Your credit report will only show what credit products you’ve applied for – it doesn’t say whether or not your application was successful.

However, it does then show what credit products you’re currently using, so if you have a string of applications which are not followed by a live credit account, lenders will probably assume you've been rejected for credit.

How long does information stay on a credit report?

Different types of information stays on your credit report for different lengths of time. For instance, credit application searches will stay on your file for a year. As a guideline, the maximum length of time any negative information should stay on your account is six years.

Did you know...?

  • There's no such thing as a credit blacklist and there are things you can do to improve your credit score

Can I correct errors on my credit file?

Yes. Credit report agencies are legally required to review any issues you raise.

How can I build a credit history?

Anything that shows you can handle a credit account can help you to build a credit history.

This could be a credit card or loan, or even something as simple as a mobile phone contract.

Has my address been blacklisted for credit?

No. Credit records are attached to people, not addresses, and there’s no such thing as a credit blacklist. Update the electoral register with your new address as soon as possible to keep your credit file up to date.

What damages a credit score?

Typical things to consider include:

  • Late payments on any credit deal
  • Not being on the electoral roll (you can register online)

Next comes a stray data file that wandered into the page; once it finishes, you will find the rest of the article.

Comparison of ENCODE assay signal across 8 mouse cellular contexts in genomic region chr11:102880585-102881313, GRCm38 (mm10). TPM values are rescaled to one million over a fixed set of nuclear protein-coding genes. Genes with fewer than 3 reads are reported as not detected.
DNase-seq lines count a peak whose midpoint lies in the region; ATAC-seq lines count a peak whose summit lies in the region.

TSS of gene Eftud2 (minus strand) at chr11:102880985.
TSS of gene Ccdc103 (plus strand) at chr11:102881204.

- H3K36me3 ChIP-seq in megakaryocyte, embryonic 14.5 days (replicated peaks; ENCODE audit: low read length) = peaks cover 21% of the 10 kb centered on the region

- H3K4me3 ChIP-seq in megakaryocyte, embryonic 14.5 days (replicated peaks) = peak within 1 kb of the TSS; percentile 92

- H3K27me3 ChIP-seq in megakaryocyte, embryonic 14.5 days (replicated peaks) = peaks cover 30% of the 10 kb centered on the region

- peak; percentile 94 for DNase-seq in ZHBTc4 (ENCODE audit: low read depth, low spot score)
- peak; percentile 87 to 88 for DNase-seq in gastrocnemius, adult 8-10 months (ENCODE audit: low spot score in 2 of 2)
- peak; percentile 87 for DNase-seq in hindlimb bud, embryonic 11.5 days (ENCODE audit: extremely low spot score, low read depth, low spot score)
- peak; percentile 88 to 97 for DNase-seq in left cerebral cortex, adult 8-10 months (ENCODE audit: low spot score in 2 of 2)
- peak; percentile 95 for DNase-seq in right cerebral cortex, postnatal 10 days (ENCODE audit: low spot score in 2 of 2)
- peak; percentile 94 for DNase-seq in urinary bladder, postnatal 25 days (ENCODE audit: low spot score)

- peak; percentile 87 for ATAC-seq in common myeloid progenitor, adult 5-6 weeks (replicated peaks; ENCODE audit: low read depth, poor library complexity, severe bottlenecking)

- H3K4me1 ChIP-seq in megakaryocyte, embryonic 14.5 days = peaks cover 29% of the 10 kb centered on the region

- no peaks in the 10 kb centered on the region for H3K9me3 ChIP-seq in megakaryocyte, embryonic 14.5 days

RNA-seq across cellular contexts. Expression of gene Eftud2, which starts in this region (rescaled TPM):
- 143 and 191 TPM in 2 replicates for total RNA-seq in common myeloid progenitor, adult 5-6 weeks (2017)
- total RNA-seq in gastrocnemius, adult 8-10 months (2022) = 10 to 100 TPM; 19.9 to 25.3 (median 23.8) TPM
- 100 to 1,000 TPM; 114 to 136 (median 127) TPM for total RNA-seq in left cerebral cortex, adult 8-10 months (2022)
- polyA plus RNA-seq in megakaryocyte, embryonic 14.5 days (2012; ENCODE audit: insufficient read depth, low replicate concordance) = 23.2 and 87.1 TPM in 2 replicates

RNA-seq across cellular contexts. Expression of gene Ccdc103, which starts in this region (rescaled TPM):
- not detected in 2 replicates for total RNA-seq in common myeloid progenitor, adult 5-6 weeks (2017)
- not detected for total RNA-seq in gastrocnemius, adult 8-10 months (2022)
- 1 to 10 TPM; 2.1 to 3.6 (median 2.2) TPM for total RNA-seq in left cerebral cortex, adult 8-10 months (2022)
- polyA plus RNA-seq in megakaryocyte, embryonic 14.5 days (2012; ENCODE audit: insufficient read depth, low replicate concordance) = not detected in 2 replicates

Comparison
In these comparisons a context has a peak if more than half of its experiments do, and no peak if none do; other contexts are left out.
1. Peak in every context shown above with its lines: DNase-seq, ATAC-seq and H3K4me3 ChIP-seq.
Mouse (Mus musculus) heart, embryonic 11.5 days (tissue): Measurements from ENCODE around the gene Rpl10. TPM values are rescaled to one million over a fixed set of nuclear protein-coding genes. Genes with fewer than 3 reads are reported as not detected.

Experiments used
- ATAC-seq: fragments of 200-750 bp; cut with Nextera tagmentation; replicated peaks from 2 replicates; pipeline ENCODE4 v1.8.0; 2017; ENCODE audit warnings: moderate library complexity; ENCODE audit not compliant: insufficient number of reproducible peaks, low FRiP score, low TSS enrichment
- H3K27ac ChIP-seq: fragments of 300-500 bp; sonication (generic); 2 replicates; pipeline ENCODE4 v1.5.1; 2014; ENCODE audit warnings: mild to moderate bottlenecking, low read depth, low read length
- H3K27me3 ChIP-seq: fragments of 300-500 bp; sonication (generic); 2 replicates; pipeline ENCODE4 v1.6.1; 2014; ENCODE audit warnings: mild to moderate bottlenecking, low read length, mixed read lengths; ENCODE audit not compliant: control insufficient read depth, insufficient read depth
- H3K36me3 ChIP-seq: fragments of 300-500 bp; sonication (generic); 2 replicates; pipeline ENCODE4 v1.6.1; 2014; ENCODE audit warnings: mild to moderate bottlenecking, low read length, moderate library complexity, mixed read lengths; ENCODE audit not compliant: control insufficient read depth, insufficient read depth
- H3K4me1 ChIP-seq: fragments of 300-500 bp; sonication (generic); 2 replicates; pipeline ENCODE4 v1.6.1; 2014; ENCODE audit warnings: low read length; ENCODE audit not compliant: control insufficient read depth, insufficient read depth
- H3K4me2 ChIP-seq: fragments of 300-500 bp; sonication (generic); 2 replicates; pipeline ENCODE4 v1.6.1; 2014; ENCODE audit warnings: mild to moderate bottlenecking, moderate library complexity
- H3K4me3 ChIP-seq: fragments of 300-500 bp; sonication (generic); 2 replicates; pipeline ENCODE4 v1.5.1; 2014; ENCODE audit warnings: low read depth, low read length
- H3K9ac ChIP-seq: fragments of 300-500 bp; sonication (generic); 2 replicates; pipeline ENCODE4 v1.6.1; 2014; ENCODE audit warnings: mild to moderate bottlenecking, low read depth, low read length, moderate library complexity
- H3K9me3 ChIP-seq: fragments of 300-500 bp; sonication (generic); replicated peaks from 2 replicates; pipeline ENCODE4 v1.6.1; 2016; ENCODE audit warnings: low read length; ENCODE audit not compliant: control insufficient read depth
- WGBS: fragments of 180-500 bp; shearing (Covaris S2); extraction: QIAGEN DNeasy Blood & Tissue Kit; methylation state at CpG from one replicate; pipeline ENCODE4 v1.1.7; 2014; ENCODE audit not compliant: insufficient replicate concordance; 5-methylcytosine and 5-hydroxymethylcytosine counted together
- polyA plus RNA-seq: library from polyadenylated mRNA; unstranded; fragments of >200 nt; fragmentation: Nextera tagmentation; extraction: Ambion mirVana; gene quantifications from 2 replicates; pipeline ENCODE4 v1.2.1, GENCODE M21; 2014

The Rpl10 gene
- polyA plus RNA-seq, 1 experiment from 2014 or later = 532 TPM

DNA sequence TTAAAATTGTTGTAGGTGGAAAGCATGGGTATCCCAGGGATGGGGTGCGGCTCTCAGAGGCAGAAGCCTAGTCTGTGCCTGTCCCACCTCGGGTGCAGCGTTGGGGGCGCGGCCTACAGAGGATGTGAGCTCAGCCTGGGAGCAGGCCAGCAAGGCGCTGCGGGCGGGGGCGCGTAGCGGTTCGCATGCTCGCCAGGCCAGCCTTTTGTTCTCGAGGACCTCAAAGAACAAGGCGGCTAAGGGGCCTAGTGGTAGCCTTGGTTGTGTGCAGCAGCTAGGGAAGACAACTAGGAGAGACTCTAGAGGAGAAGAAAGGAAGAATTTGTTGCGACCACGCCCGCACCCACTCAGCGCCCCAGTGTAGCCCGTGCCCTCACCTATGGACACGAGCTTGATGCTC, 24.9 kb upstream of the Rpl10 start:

• Frequent changes of address
  • Too many credit applications in a short period of time How to improve a credit score

How can I improve a credit score?

Ways to improve a credit score include:

  • Contacting credit report agencies to correct and/or explain problems listed on your file
  • Having a good credit history that shows you can meet repayments
  • Being on the electoral roll
  • Long periods at the same address
  • Not maxing out credit facilities such as credit cards
  • Closing old accounts that you no longer use
  • Closing joint accounts with bad credit records in them

What's a soft search?

A soft search - also known as a 'smart search' - lets you check what credit deals you’re most eligible for without affecting your credit score.

Does my existing borrowing affect a credit score?

There are no hard and fast rules as each lender has its own criteria, but you can learn more about things like balance-to-limit ratios and debt-to-income ratios in our guide to how existing borrowing affects your credit score.

Is ID theft protection worth it?

There's a lot of misunderstanding regarding what this service does and doesn't cover and it may not be as important as you think, so before placing any value on it read our guide to ID theft protection.

Can I see my credit history for free?

There are certain free credit report services and free trials available.

There have also been calls for free access to credit reports, something that is available in other countries such as the USA and Germany.

Read more in our article 'Should it be free to access your credit history?'

Any more questions?

See if you can find the answers in our credit report and rating guides.

By Derri Dunn